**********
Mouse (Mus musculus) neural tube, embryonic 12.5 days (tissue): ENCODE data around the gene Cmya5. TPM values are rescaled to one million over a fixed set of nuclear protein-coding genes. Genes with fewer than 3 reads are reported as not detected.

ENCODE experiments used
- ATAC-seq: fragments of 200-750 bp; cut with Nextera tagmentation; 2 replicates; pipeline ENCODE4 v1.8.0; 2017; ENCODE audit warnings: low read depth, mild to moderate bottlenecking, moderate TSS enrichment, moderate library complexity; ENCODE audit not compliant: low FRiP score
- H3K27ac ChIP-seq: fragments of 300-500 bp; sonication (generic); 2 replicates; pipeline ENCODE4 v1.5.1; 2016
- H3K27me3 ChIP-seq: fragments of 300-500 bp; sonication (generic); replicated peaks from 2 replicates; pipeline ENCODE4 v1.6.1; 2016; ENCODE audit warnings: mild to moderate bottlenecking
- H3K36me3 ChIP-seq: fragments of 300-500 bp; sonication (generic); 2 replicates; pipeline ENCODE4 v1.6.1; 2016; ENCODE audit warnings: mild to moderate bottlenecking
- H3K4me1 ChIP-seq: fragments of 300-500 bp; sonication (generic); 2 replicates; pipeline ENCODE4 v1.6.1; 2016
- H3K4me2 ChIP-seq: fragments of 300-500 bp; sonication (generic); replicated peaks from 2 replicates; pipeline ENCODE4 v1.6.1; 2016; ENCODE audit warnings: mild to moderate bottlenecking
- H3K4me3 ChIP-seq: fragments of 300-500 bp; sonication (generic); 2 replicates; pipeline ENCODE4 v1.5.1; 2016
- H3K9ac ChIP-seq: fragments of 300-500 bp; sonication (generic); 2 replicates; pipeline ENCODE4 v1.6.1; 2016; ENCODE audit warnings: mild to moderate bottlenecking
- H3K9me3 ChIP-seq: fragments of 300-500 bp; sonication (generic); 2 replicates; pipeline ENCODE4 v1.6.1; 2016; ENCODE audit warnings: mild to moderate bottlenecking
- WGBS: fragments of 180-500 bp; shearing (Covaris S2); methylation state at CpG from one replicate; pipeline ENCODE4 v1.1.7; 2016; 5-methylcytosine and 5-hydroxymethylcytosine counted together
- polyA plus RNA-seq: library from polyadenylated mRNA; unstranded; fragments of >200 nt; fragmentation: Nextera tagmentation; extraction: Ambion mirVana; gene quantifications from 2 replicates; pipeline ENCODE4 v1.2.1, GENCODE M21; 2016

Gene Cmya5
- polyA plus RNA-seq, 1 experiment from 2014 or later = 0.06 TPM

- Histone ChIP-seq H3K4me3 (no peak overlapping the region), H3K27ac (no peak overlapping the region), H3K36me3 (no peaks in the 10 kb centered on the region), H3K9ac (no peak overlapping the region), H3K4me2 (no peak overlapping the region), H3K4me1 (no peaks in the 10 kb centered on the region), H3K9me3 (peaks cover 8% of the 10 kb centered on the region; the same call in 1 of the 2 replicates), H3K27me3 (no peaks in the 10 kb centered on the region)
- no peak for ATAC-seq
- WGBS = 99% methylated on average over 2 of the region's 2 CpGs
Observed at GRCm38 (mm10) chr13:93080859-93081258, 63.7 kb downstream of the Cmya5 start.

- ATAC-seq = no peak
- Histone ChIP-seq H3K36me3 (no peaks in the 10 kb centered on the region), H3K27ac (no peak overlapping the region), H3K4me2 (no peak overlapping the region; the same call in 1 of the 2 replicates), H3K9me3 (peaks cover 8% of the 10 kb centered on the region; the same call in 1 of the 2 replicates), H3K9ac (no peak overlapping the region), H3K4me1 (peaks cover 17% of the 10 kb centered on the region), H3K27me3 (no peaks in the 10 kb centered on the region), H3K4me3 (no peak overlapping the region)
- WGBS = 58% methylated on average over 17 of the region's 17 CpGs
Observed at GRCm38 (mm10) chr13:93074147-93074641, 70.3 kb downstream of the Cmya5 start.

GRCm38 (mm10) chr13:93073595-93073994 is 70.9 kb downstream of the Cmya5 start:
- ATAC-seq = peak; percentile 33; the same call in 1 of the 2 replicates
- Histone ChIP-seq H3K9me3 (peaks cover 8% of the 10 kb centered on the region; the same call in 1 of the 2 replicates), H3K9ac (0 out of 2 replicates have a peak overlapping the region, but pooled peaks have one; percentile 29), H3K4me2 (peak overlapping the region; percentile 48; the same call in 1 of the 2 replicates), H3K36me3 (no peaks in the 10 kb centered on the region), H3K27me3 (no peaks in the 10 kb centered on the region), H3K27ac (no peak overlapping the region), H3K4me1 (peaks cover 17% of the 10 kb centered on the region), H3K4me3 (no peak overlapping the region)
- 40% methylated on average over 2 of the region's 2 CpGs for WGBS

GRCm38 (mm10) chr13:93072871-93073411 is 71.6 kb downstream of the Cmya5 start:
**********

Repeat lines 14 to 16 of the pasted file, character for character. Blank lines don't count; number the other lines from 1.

Gene Cmya5
- polyA plus RNA-seq, 1 experiment from 2014 or later = 0.06 TPM

- Histone ChIP-seq H3K4me3 (no peak overlapping the region), H3K27ac (no peak overlapping the region), H3K36me3 (no peaks in the 10 kb centered on the region), H3K9ac (no peak overlapping the region), H3K4me2 (no peak overlapping the region), H3K4me1 (no peaks in the 10 kb centered on the region), H3K9me3 (peaks cover 8% of the 10 kb centered on the region; the same call in 1 of the 2 replicates), H3K27me3 (no peaks in the 10 kb centered on the region)